The Iran File is a biweekly analysis and assessment of the Islamic Republic of Iran’s strategic efforts domestically and abroad.
Iran File: Ghalibaf empowers Iran’s coercive apparatus
[Notice: The Critical Threats Project frequently cites sources from foreign domains. All such links are identified with an asterisk (*) for the reader's awareness.]
To receive the Iran File via email, please subscribe here.
Hardliners in Iran are allocating more resources toward internal repression, which may intensify further after the upcoming presidential election in June. These hardliners are tied to Islamic Revolutionary Guards Corps’ (IRGC) leadership and have historically supported brutal repression. Hardline Parliament Speaker and senior IRGC officer Mohammad Bagher Ghalibaf and his political allies have allegedly altered Iran’s 2021–22 annual budget to divert more funds to state security services. They likely seek to enhance the security forces’ capabilities to better control the anti-regime protests that have erupted throughout Iran in recent years. Protests largely driven by economic discontent have fluctuated across the country, particularly during the 2017–18 Dey demonstrations and 2019 gasoline protests. Ghalibaf will likely run for president, and his allies likely seek to replace him in Parliament. They will empower the regime’s most oppressive institutions in the years ahead if they control the presidency and parliament.
The budgetary changes largely support the Law Enforcement Forces (LEF) and Basij Organization—two of the Iranian regime’s most important instruments for social control. The LEF is the Islamic Republic’s national police force and first line of defense against internal threats and has participated in numerous crackdowns against anti-regime protests since 1979. Ghalibaf and his political allies more than tripled a line item pertaining to “strengthening the stamina of defensive [law] enforcement,” among other increases to the LEF’s spending. The Basij Organization is a paramilitary body under the IRGC that organizes regime supporters, indoctrinates members, produces state propaganda, and suppresses political dissent. Ghalibaf almost doubled the Basij’s budget.
Greater funding to the LEF and Basij will enable the regime to impose more oppressive control over its population and better secure itself from internal threats. These security elements could use the additional spending in many ways including:
- Acquiring better equipment. The LEF, in particular, will likely use its larger budget to purchase military-grade arms and equipment and advanced crowd-control devices. Iran’s Defense and Armed Forces Logistics Ministry is the government body responsible for providing such materials and *has *expanded cooperation with the police force in recent years as protests have mounted.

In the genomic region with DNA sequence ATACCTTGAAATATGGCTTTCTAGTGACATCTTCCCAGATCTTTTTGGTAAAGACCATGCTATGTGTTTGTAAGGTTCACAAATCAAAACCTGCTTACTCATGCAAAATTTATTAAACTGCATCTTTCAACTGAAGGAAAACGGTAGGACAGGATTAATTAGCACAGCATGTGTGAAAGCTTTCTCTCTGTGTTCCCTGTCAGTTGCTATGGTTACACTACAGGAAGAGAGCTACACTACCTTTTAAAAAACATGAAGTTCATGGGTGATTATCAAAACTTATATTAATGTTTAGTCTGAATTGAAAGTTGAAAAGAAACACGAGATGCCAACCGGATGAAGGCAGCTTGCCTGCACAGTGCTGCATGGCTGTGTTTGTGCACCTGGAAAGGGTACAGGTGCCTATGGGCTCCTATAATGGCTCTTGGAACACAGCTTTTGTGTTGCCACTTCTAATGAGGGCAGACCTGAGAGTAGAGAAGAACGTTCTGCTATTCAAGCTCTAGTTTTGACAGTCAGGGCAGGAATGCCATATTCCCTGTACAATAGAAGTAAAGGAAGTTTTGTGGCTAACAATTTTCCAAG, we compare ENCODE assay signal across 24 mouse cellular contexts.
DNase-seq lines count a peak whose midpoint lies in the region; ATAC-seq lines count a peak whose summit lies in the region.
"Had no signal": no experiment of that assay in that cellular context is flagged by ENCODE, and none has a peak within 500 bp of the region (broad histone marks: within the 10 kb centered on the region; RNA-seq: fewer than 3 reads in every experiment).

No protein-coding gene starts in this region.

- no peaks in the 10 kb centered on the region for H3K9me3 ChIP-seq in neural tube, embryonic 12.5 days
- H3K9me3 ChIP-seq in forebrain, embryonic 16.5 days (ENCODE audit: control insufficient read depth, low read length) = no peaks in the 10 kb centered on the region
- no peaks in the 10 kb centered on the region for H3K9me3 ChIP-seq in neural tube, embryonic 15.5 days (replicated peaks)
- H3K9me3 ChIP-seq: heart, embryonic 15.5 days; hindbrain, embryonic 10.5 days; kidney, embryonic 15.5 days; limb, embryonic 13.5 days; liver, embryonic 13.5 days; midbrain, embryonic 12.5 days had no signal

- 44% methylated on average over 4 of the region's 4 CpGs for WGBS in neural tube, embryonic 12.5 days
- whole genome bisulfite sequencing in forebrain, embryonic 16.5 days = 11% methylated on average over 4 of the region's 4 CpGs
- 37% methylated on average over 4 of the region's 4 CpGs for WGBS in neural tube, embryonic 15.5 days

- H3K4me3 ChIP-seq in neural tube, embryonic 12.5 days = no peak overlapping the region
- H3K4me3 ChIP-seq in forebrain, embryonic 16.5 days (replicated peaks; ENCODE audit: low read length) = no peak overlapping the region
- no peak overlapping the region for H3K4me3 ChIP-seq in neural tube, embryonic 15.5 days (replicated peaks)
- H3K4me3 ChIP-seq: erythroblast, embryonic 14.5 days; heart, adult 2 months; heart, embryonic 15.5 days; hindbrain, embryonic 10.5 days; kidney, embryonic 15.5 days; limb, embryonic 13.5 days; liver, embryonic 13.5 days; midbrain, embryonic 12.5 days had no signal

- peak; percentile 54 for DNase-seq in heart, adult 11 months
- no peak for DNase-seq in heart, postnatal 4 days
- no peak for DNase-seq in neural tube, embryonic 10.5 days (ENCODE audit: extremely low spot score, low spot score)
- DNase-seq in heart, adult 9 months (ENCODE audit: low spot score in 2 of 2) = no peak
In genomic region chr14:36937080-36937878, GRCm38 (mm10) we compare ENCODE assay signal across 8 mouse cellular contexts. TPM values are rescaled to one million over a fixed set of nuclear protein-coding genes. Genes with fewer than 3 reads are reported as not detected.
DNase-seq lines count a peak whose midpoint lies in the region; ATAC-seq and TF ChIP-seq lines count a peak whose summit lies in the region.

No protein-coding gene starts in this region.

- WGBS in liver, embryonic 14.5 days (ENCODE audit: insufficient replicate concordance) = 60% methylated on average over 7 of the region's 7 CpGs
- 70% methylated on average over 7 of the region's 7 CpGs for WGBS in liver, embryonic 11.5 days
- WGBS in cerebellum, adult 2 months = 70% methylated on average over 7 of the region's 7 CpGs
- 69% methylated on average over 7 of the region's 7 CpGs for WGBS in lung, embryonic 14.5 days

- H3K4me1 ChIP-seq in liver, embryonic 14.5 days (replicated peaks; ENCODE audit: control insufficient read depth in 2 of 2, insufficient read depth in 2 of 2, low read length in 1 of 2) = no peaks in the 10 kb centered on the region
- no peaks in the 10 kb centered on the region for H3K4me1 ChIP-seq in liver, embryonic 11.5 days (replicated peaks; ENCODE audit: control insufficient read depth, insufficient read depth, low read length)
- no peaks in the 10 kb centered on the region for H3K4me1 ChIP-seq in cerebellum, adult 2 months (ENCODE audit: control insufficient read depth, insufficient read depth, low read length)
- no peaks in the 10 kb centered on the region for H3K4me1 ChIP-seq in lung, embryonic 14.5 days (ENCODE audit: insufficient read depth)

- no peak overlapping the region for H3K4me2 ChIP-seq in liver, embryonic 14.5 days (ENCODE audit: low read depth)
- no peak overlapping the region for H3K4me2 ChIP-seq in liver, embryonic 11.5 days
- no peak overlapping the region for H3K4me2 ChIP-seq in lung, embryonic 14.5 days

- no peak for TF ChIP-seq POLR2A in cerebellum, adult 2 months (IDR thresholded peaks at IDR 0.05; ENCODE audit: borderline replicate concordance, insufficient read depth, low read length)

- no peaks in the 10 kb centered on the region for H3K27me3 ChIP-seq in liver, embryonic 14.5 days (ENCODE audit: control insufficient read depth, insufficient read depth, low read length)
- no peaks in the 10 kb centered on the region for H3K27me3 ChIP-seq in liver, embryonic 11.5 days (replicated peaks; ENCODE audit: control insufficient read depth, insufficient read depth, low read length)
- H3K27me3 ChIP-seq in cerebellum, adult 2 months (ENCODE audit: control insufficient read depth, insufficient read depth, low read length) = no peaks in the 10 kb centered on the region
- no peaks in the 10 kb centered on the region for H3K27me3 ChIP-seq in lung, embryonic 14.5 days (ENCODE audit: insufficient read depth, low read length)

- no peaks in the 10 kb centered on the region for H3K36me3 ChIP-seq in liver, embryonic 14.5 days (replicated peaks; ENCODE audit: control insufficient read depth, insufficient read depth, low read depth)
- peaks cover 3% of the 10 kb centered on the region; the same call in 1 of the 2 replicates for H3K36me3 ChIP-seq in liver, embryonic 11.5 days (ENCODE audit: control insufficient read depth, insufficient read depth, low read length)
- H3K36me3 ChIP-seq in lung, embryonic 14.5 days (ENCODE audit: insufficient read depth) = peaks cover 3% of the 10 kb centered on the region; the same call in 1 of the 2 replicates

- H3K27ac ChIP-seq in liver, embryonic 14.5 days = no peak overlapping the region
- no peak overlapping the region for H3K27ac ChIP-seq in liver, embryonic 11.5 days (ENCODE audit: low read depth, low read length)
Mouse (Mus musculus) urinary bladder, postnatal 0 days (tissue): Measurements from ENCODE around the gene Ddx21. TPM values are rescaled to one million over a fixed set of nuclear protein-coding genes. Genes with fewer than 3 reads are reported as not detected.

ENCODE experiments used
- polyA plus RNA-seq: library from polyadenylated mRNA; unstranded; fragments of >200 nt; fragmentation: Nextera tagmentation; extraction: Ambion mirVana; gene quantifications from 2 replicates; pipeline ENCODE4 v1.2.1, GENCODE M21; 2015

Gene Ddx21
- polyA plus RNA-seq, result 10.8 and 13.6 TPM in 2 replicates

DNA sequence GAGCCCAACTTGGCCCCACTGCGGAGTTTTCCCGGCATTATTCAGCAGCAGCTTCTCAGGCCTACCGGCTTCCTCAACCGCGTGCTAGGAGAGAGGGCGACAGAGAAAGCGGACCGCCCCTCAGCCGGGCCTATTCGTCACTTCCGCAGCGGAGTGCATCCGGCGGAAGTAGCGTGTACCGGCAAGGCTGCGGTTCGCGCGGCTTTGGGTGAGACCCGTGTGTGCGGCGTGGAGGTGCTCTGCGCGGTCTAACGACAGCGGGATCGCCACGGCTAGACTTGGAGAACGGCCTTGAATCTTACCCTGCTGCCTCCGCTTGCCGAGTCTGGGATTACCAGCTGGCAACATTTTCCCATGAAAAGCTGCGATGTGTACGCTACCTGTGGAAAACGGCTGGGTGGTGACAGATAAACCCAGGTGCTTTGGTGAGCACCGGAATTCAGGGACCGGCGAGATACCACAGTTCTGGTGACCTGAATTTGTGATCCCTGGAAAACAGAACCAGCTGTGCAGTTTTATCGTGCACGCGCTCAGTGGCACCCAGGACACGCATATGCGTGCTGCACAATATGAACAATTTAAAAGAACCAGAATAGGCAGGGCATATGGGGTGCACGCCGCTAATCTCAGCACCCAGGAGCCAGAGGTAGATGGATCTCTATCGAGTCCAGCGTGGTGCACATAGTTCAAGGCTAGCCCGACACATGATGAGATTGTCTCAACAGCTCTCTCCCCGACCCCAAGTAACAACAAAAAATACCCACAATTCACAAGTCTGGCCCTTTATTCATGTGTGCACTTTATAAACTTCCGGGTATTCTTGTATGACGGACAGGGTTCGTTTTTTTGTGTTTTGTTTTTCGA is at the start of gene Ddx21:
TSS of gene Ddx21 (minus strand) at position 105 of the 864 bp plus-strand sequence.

- Building more security bases. The LEF and Basij have slowly entrenched their military footprint across Iran over many years and could use greater finances to enhance their pervasive presence. LEF commanders *have called for doubling the number of their facilities in recent years.
- Supporting security patrols. The LEF and Basij have also increased their cooperation with one another, *instituting joint patrols across Iran to mitigate their lack of bases. They have particularly *emphasized the need to patrol cities’ outskirts and rural communities, where the greatest violence has occurred during recent protest waves.
- Expanding surveillance infrastructure. The LEF *is installing cameras, many of which have facial recognition capabilities, throughout Iran. These cameras have benign uses, such as traffic monitoring, but also enable the security apparatus to more effectively identify and monitor dissidents and protest activity.
The growing budget of the LEF, in particular, is not new but could intensify as Ghalibaf and his friends consolidate influence. The regime has increasingly invested in the police force in response to Iran’s restive domestic security environment. Parliament nearly doubled the LEF budget for the Persian calendar year that began in 2018—only months after the Dey demonstrations. Funding that year rose to around 16 percent of the Iranian defense budget—more than was allocated toward Iran’s conventional military. Overall defense spending dropped in 2019 due to US economic pressure and the depreciation of the rial. Nevertheless, the LEF’s budget remained stable for the Persian calendar year beginning in 2019, totaling around 17 percent of that year’s military finances. The LEF’s budget again grew to 19 percent for the 2020–21 fiscal year following the gasoline protests. The final budget for the LEF in the 2021–22 period is unclear given the extent to which Ghalibaf obfuscated his changes.